Pay for access and open access journals
Most scientific research is published in journals, which are pay for access. In other words, an individual or a library has to pay a substantial amount of money to get beyond the free, teaser abstracts. No fee. No see.
Now, paying for journal articles doesn’t sit right with many people. Why you ask? (After all, we pay for everything else.) To answer this question, I’m going to describe the research and publishing process.
First, let’s examine the process from a researcher’s perspective:
The researcher applies for a grant. After a grant review process, the researcher is either very happy or very sad. Let’s focus on the happy researcher, who received her grant. With the money from the grant, the happy researcher runs the proposed studies, writes up the studies in the form of an article, submits the article to a prestigious pay for access journal, and prays to the science gods the article is accepted for publication right away. Other researchers tear apart the article and research. This is known as the peer review process. The article gets rejected. So sad. The researcher resubmits the article to a less prestigious pay for access journal. It’s accepted! Whoopi! Then the researcher signs away copyright to the publisher and adds the newly published article to her list of publications. The list is very important.
Now, let’s focus on the research and publishing process from a financial perspective:
Usually, the government funds academic research, so the government uses your tax dollars to pay for the research that ends up packaged nicely in the form of an article. Then this article is submitted to a publisher. Other academics assess whether this article has enough scientific merit for publishing – free of charge. If the article is accepted for publication, the researcher receives no money for the publication but transfers copyright to the publisher; otherwise the article won’t be published. Finally, the publisher charges governments, universities, colleges, libraries, and you for access to this article.
I started this story with a question – why does paying for journal articles hit people the wrong way? As you can extrapolate from the story, publishers are making money on free content and free labour. And the cherry on top of this cake is that the publishers take all copyright rights.
Luckily, there has been a backlash against this very accepted and very popular model of publishing academic research.
Open access publishing.
Articles in open access journals are free for your viewing pleasure!
How do these open access journals sustain themselves? There are basically two ways:
1) The author pays for publishing the article. Sometimes the fee will be waived if the author cannot pay.
2) Neither the author nor the reader pays for the article. The publisher uses alternative means to fund the enterprise. The alternatives include the following:
- Funding from universities, research centers, government agencies, etc.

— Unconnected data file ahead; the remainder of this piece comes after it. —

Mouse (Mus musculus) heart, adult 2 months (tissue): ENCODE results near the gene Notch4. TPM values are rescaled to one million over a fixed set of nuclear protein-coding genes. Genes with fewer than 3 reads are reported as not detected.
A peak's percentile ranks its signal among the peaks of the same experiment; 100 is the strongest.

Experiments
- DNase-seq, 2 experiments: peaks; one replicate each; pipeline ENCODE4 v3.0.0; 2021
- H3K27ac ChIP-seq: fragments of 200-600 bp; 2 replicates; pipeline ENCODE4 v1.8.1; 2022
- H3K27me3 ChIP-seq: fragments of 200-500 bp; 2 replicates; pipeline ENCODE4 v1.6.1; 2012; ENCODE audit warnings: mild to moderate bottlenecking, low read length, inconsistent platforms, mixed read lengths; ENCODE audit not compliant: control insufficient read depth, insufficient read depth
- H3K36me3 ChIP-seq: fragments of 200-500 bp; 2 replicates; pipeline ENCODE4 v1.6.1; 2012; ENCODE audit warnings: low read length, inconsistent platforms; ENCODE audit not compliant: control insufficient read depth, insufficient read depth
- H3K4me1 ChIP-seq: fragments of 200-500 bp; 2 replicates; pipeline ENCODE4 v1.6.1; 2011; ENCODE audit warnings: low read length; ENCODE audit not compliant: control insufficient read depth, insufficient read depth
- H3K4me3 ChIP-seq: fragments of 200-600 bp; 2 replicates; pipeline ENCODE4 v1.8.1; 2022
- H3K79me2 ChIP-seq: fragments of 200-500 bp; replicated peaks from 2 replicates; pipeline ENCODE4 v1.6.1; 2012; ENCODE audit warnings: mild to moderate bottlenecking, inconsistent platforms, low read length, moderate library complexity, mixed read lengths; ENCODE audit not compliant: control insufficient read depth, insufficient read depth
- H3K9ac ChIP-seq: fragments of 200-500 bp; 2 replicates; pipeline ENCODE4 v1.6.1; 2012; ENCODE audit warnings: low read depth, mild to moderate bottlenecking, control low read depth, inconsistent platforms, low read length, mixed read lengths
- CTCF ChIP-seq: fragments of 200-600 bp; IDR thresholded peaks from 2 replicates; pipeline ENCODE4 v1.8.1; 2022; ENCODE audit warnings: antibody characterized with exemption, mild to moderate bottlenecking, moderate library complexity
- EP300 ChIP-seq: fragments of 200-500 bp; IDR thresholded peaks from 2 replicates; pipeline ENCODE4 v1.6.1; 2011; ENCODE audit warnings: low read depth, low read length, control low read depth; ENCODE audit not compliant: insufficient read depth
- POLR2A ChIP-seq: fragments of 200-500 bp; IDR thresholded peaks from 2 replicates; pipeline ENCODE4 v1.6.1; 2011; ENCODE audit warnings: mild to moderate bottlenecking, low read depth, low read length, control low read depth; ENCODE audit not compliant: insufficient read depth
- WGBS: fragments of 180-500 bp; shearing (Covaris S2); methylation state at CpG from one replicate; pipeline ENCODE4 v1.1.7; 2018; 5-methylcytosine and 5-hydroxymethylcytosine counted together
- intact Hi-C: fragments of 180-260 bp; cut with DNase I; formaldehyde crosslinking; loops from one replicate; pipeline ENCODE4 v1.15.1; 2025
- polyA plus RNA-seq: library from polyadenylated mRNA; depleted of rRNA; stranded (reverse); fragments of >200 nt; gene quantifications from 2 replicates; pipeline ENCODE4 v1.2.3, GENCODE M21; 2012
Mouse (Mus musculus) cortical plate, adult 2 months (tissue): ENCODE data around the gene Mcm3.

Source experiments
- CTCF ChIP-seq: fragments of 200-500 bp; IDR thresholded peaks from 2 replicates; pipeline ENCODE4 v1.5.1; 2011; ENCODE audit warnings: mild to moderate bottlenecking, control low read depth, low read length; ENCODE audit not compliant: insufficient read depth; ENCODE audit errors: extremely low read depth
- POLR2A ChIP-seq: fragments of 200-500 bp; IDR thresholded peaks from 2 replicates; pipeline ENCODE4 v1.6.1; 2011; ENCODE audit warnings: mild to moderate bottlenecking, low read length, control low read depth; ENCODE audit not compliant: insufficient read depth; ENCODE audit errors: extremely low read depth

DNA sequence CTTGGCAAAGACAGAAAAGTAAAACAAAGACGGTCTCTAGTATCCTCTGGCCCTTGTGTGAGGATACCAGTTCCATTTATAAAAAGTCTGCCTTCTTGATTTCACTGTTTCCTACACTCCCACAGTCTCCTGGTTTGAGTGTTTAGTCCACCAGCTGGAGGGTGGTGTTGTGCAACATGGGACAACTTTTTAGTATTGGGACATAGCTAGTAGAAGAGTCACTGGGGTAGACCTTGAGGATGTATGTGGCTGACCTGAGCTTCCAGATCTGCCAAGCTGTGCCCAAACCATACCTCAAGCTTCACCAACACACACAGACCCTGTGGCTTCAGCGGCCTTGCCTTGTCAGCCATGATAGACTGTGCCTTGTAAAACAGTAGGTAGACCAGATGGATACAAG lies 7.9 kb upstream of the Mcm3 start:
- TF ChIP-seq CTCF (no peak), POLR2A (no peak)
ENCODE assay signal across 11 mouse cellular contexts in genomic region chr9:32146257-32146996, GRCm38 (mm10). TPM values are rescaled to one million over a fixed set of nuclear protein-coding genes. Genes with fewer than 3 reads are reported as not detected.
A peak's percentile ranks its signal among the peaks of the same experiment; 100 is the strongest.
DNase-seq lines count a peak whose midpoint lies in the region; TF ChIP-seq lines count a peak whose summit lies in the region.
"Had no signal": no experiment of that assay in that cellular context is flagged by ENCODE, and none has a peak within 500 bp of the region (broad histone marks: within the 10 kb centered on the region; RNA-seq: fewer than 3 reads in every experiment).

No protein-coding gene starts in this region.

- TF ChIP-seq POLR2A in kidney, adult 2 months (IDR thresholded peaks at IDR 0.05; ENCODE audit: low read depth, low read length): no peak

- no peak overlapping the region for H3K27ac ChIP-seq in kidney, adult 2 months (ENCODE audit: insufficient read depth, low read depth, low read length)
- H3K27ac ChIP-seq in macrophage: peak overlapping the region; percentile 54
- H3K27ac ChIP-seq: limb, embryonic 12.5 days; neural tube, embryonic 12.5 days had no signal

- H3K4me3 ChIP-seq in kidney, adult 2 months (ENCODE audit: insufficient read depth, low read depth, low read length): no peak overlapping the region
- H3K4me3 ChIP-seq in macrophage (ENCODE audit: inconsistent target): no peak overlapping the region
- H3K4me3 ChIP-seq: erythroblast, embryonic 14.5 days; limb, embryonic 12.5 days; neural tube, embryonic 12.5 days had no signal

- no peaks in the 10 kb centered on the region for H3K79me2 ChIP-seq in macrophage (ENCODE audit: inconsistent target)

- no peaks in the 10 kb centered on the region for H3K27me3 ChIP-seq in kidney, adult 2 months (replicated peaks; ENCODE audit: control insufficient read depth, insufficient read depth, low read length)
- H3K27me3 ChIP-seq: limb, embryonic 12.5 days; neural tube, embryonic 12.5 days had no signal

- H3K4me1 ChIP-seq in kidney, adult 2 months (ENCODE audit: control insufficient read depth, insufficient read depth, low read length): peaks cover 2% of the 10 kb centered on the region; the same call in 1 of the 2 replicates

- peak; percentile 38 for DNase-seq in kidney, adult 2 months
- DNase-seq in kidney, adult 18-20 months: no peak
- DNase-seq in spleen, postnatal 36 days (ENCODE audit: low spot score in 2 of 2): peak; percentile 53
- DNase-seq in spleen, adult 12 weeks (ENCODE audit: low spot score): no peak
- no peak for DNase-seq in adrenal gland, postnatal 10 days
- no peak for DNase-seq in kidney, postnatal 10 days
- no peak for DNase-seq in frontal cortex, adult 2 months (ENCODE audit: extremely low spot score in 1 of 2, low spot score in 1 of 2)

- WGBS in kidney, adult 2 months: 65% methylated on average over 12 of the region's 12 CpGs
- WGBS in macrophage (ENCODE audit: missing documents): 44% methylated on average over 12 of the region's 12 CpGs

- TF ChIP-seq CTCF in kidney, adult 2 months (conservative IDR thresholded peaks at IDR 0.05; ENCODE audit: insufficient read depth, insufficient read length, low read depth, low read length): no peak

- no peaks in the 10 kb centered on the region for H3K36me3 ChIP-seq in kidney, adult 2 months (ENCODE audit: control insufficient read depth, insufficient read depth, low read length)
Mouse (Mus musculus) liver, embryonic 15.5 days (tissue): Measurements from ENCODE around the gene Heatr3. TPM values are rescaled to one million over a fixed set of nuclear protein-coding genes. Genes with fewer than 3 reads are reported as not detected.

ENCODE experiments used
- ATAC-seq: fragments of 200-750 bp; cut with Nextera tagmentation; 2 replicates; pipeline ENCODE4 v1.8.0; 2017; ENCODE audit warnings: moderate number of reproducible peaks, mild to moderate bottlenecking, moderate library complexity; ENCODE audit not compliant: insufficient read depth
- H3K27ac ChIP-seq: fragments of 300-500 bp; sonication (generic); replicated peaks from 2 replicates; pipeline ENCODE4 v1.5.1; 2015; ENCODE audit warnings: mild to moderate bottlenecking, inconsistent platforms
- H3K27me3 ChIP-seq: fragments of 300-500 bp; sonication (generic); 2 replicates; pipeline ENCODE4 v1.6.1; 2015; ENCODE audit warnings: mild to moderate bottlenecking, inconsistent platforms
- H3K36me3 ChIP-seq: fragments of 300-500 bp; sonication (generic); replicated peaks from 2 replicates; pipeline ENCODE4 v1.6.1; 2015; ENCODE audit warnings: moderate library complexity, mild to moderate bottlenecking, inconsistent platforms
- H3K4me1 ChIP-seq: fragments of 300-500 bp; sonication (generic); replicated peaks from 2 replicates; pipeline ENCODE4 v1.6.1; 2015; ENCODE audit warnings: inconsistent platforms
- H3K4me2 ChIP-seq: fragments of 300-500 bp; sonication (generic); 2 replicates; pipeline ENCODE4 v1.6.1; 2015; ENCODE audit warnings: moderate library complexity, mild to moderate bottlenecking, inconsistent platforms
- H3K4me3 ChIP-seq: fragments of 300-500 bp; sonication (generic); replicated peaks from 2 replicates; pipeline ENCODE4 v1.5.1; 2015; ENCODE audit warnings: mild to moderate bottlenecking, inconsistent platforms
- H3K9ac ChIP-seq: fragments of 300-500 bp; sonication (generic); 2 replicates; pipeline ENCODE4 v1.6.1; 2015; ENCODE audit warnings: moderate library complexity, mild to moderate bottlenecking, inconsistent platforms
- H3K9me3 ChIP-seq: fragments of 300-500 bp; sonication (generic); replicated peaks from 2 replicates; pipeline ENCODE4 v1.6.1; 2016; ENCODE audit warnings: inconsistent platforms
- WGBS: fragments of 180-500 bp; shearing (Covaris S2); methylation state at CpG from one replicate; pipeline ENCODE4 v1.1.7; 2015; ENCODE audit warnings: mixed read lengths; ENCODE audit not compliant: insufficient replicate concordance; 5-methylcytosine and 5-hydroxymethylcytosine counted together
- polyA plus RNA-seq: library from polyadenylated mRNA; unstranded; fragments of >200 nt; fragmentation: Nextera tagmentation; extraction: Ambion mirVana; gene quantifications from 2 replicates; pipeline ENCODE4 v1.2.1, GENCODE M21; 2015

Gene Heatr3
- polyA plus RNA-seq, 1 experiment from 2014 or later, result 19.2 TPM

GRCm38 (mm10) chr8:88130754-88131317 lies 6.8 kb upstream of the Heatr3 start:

- Funding from unconventional methods such as advertising, membership dues, etc.
- Heavy reliance on volunteers
- Some combination of the above
The open access model is an exciting alternative when publishing research. Unfortunately, some less-than-savory-individuals have exploited open access publishing. Jeffrey Beall compiled a list of predatory open access publishers, which are essentially for profit businesses with little concern for quality of research or information access. (Coincidentally, I just received an email from one of the publishers on Beall’s list encouraging me to submit a manuscript. Hahahahaha.)
Beall’s list is certainly very helpful, but note, Beall is not an open access enthusiast. He argues open access is “anti-corporatism” and has fostered “predatory publishers.” None of this is incorrect.
But shouldn’t people have free access to scientific research? After all, tax dollars support much of the research.
And aren’t some open access publications, like PLOS, actually concerned with free-flow of information and high-quality research? Just because there are predatory open access publishers, doesn’t mean there aren’t open access publishers trying to do some good.
And shouldn’t ALL forms of predatory business practices be boycotted? The traditional pay for access publishing model is – to use Beall’s term – predatory. There is even a petition against one of the big publishers, Elsevier, because of its extremely aggressive practices. Researchers are mad from neuroscientists to mathematicians. And rightly so.
My policy on this blog is to highlight interesting psychology research related to the everyday, regardless of where the research is published, but I will not link to pay for access journals, and once I get my act together (fingers crossed it’ll be soon), I plan to highlight research from non-predatory open access journals each week. This way, you can read my interpretation of the research and the actual research without having to bleed money.
This Book by Bob AuBuchon